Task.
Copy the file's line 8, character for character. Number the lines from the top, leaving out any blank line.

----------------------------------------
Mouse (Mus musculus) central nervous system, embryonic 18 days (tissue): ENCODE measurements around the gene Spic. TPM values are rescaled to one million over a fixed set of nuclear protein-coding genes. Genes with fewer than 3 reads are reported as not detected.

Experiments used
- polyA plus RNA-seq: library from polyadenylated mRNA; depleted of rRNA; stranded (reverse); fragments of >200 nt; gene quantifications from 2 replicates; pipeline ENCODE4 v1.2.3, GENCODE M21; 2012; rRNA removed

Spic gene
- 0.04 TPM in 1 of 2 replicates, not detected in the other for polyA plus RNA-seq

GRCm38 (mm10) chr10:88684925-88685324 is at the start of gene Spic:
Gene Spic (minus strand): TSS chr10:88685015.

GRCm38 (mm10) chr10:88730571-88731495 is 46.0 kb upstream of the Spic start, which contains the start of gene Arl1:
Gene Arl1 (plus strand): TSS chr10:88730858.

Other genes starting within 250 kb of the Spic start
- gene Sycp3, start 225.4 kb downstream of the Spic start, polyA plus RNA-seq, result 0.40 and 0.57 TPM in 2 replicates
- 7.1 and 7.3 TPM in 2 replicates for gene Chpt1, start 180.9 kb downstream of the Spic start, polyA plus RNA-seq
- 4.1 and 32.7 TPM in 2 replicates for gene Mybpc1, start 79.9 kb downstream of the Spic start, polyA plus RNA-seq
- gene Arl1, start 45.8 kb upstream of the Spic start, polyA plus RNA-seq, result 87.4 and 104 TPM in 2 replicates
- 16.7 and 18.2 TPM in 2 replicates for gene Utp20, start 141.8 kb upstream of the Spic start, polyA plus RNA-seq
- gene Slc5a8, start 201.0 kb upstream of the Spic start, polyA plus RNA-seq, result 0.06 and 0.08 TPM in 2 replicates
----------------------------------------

GRCm38 (mm10) chr10:88730571-88731495 is 46.0 kb upstream of the Spic start, which contains the start of gene Arl1: